CLOSE
Original image
sony pictures

10 Things to Know About 22 Jump Street

Original image
sony pictures

From Dartmouth style beer pong to on-set head butts, here are 10 things the directors and cast told us about making 22 Jump Street, out today.

1. DIRECTORS PHIL LORD AND CHRIS MILLER SHOT THIS WHILE THEY WERE WORKING ON THE LEGO MOVIE.

Unlike the first Jump Street film, which the directors spent a year on before shooting, Lord says this film “came together really fast. [It] was just like ‘alright, we’re prepping. OK, here we go, oh no! Let’s rewrite the scene on the set.’ It had a looser feel in production.” It didn’t help that he and Miller were also working on The Lego Movie when they started on 22 Jump Street.

“It was so hard,” Lord says. “We were shooting for 14 hour days then we’d go home and be on our computers giving notes on dailies from The LEGO Movie.”

One company that was working on The LEGO Movie was based in Australia, which meant that someone was working on it 24/7, and, says Miller, “Often times we would get home from a shoot at 10:30 at night and start a conference call for another hour and a half before we went to bed. So it was really not something we would want to do again, two movies at the same time.”

But it did help that there were two directors on both projects: “If somebody was so sick and ill that they couldn’t work on it, the other one could pick up the slack,” Lord says.

2. THE MOVIE IS ABOUT KEEPING A RELATIONSHIP GOING.

“It’s very challenging to do sequels, especially for a comedy,” Lord says. “There aren’t that many that are great.” And so at first, he and Miller weren’t sure how to tackle a Jump Street sequel. But then they had a breakthrough. “We thought, ‘Well, maybe the idea of making a sequel rhymes with trying to keep your relationship going,’” Lord says. “They’re having to make a sequel to their relationship. What’s it like to make a sequel to the first time you fall in love with somebody? You can feel like you have to do something over and over. That’s something that every couple has to deal with.” Yes, even directing duos. “Maintaining the sort of freshness and fun and having a positive work and friendship that is something very close to home for us,” Miller says.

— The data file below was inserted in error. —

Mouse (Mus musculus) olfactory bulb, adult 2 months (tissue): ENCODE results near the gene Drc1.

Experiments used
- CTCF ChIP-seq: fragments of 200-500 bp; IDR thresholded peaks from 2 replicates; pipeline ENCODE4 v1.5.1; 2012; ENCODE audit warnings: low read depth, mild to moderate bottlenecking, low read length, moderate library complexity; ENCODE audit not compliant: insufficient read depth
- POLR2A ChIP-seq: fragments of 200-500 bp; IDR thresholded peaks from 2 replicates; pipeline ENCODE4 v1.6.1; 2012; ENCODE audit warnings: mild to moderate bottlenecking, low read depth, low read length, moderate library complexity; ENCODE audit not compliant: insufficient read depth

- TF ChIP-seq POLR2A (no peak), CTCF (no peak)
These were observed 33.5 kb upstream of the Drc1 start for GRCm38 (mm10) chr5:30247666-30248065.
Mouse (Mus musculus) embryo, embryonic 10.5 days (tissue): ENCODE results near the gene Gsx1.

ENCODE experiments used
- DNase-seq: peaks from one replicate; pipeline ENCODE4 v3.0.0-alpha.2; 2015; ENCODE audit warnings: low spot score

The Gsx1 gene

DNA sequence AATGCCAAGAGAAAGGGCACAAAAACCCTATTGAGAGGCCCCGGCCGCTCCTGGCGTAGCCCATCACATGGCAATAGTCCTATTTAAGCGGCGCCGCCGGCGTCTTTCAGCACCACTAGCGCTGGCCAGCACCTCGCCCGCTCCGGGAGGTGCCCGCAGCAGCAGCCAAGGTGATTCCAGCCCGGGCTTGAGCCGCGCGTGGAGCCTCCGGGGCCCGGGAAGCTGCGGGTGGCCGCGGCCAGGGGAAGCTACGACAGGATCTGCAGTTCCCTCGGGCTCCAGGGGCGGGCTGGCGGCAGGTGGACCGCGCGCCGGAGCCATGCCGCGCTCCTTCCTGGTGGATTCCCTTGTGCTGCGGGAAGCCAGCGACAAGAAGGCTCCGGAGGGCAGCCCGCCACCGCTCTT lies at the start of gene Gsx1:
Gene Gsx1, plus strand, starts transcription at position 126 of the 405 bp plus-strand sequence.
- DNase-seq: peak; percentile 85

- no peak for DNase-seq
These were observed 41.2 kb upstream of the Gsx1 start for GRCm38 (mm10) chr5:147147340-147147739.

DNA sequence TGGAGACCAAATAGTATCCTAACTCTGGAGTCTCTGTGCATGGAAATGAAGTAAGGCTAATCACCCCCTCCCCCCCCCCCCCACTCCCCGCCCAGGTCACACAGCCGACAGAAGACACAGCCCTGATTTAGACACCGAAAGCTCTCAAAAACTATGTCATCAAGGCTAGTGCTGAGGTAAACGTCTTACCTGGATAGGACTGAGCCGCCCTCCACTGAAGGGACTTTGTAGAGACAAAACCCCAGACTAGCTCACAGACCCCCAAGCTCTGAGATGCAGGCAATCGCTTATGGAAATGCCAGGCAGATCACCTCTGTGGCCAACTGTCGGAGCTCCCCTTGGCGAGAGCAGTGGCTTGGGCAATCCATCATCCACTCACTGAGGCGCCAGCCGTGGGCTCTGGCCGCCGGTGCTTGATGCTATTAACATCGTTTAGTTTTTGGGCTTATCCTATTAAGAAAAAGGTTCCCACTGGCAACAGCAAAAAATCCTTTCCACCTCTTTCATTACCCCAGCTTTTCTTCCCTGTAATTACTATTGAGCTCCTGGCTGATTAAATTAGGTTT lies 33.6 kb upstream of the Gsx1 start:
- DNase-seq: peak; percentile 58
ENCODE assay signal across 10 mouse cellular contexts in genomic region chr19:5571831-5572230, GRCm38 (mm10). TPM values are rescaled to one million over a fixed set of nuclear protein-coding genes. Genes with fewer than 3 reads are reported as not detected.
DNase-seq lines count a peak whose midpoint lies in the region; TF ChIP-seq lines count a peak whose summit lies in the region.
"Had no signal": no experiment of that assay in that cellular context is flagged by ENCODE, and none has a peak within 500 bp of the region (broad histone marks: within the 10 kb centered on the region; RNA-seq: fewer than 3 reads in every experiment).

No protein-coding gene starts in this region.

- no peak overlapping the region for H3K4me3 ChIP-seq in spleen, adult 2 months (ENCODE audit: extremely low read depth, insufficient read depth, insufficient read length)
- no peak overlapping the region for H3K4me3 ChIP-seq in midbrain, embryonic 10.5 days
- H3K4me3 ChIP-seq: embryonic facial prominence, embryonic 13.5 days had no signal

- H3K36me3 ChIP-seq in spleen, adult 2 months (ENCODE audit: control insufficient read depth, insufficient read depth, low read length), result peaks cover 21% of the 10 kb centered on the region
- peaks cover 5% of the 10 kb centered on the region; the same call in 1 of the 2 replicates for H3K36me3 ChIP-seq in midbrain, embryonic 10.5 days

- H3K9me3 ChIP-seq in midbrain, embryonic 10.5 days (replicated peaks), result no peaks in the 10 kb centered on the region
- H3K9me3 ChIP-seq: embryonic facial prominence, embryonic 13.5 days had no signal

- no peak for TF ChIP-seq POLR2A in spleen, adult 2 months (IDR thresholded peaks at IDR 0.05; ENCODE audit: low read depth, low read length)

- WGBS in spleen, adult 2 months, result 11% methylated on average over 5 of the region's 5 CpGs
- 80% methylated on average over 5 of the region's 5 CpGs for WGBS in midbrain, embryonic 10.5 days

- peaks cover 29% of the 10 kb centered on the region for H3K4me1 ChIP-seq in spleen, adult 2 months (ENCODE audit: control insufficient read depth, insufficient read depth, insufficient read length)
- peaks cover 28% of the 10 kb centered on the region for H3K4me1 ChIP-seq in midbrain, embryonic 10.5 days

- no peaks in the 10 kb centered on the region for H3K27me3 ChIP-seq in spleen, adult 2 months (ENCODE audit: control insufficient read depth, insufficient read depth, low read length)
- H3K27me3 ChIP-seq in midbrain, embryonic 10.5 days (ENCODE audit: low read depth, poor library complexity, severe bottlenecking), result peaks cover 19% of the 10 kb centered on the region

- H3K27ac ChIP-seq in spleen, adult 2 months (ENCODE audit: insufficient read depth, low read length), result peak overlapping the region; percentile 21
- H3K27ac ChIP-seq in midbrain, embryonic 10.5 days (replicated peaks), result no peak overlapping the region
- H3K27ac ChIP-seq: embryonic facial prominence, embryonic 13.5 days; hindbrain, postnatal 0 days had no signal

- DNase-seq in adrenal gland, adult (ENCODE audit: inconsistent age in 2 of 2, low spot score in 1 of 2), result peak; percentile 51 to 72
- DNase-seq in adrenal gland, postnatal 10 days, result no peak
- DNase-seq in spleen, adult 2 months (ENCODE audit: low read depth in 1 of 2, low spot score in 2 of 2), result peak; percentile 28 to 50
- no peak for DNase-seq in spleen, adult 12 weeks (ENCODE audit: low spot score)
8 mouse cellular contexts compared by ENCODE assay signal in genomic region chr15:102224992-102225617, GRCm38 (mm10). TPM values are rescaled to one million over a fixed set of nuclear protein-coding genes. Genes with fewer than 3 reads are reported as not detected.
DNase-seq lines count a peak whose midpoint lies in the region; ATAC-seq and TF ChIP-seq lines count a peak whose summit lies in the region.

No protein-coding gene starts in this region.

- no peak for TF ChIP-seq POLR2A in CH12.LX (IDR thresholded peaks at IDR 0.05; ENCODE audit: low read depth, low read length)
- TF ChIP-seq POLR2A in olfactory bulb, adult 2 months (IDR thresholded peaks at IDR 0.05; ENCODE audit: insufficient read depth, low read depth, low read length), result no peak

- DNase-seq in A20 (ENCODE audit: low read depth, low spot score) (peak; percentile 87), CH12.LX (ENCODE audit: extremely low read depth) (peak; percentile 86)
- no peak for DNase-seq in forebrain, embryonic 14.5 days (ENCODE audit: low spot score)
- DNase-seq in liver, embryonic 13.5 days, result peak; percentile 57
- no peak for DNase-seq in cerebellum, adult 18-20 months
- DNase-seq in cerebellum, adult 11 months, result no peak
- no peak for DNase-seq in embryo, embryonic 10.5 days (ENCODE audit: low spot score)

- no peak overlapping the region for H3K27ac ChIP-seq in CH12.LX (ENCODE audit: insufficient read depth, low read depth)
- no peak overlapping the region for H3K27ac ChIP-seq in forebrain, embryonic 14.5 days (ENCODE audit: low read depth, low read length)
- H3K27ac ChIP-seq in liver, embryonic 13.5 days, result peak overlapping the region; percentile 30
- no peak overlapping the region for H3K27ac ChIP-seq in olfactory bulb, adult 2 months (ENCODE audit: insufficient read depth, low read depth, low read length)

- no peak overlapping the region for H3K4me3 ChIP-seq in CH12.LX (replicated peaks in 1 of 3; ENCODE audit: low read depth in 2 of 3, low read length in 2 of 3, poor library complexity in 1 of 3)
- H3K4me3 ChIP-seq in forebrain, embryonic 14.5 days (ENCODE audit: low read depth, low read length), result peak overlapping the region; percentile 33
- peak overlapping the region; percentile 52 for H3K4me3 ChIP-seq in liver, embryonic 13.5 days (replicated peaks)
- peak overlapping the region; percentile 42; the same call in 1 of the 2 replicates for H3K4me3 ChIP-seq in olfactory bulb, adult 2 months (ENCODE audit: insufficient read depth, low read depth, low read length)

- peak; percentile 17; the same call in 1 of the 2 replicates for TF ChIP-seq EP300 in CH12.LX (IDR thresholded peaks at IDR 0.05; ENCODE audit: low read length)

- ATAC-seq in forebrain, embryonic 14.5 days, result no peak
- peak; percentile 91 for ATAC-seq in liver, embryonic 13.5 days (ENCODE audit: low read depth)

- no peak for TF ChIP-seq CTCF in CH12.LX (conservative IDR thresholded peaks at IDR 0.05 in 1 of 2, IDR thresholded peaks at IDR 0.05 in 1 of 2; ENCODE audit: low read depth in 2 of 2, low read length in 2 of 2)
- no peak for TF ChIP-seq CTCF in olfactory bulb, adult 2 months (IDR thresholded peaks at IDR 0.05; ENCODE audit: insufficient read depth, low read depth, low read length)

And like the first movie—which spent a lot of time poking fun at the idea of making a movie out of a TV show—22 spends plenty of time making fun of sequels. “There was a lot more of it in the script than what [is in the finished film],” Lord says.

3. THE DIRECTORS WENT BACK TO COLLEGE TO DO SOME RESEARCH.

For 21, the directors visited a high school to see what it was like, and, says Miller, “we were just flabbergasted by how different it was and how the social structure was so different” from when they were in high school. So for 22, the directors returned to their alma mater, Dartmouth, and visited a frat at UCLA to see how much things had changed since they had graduated 20 years ago. “It turns out, surprisingly not that much has changed,” Miller says. “It’s still about drinking to excess and working out and sports are still important culturally. College hasn’t caught up to high school yet.”

4. CHANNING TATUM DID A LOT OF HIS OWN STUNTS.

The opening action sequence has Tatum’s character, Jenko, jumping on top of—and running along—the roof of an 18-wheeler as it drives through the Port of New Orleans. Tatum did that stunt, and many others, himself. “Channing is really one of the best stunt men you’ll ever find,” Miller says. “The studio was nervous about him doing the more difficult stuff. There were a lot of arguments. Because if he broke his leg, we'd have to shut down production. Sometimes we just didn’t say anything and let him do it because he would be like, ‘I’m not going to have a stunt double jump from one rooftop to the other, I’ll do that!’ And we were like ‘oh god.’”

According to Tatum, he had just finished working on three very physically demanding films, so he knew he could handle the stunts in 22. “We used to do this stuff growing up, in a really unsafe manner, and now I get to do them with some of the best safety guys and stunt guys in the world. So you know, it’s just fun for me,” he says. “I played football like 10 years in my life so I wasn’t really worried about that. I was just worried about keeping my body together. I had two bum wheels on this so it was pretty disappointing to do football with like a rolled ankle that was taped up about this thick. And then I tore a ligament in my right foot. You’re like, ‘Oh man I get to play football again? And I can’t do it as well as I want to?’ It worked out. I haven’t seen all of it, but it looks OK.”